Working in regions where life is raw and poverty pervasive takes a combination of grace and grit. Tell us more about the role of spirituality in your life and how that steered you down a path of social entrepreneurship?
This whole journey has been a spiritual journey for me. When I first went to Africa I bought a one-way ticket because I was hungry to learn more about God, about myself and to discover what it felt like to help others with no particular end in mind. One of the books I read when in Africa for the first time was the Alchemist. In the book Paulo Coelho describes the main character in search of his “personal legend.” The idea is that we all have a personal legend to discover or as Joseph Campbell describes it as finding your bliss. That initial journey to Africa was essentially my first step in discovering my bliss.
When I hear people talking about social entrepreneurship I laugh because I never intended to become a social entrepreneur. The term didn’t even exist the first 5 to 7 years of my doing this work. It honestly just turned out that what I was passionate about doing - my bliss - was social enterprise. The reason I’m so passionate about it now is because it goes back to the basic principle that we all need something productive to do with our time, that gets us up each day so that we have a sense of accomplishment and are able to pay our bills and provide for our families. The old non-profit model of giving people things does not do this. Providing people jobs does. That is why Ubuntu is so committed to creating meaningful jobs that provide our communities with opportunities to live dignified lives.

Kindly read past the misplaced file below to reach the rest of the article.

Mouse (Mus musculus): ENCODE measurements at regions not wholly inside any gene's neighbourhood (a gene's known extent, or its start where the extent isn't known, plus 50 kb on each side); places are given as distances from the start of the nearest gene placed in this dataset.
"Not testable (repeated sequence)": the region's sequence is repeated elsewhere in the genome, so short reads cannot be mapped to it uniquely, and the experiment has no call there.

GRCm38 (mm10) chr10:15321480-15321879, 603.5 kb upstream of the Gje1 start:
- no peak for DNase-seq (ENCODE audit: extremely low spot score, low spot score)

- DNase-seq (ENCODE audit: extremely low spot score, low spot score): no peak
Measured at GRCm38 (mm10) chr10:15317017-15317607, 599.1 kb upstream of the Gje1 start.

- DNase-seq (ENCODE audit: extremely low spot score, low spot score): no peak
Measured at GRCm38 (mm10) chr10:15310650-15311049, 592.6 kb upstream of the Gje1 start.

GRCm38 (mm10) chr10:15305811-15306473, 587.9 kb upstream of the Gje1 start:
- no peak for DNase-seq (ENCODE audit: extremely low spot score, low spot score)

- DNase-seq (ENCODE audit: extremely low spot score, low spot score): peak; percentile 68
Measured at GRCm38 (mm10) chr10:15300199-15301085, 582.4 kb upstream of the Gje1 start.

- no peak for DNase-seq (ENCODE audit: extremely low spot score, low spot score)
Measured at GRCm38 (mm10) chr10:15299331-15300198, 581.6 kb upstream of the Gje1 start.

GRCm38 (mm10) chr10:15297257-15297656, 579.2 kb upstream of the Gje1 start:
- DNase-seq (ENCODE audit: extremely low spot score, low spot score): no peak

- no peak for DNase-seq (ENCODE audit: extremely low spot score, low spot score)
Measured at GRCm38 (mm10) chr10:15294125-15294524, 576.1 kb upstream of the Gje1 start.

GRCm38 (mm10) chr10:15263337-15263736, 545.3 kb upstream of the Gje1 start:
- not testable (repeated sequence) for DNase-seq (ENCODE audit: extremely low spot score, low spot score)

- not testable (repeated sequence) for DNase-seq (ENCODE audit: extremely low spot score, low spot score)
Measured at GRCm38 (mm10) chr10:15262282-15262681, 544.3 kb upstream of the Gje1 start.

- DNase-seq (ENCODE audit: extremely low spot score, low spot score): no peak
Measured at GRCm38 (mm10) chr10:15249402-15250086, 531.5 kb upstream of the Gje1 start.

The success of the Ubuntu brand depends on the talent and tradition of the artisans within the Maai Mahiu community. What is your relationship with these producers and what impact can customers expect to have when they purchase UBUNTU Made products?
I have known many of our makers for over a decade. I have spent time in many of their homes, sharing tea and conversation. I typically call them our “mums”, because in many ways they are the mothers of the Ubuntu family. We are very close and we have the utmost respect for one another and the unique roles we play for the company. An example of this was my last trip to Kenya this past June, Ubuntu was going through some major operational restructuring. This put many of our staff on edge, including the mums. Rather than having someone else tell them what’s going on, I had morning coffee with them in the Ubuntu Made factory. We sat with one another, I explained why the changes were being made and they were free to share their concerns openly. These are the kind of open, authentic relationships we are about at Ubuntu where we take time to connect, recognize our need for one another and that we are in this together.
The Ubuntu Made customers are directly connected to the other side of this relationship. When you purchase one of our products you are helping Ubuntu Made grow our makers to full time employment. This is extremely rare in the social enterprise space. Most social impact companies, like Ubuntu Made, purchase products piecemeal which means they will purchase goods from a wide range of artisans from all over the world. Those artisans typically only earn money when they are making product. At Ubuntu Made we are committed to giving our makers full time employment which means they receive employee benefits like health insurance and dependable income for them and their families. This type of employment is what we all seek so we can budget, apply for loans, protect us from unforeseen life disasters and plan for our families futures. This is the kind of impact our customers are helping create.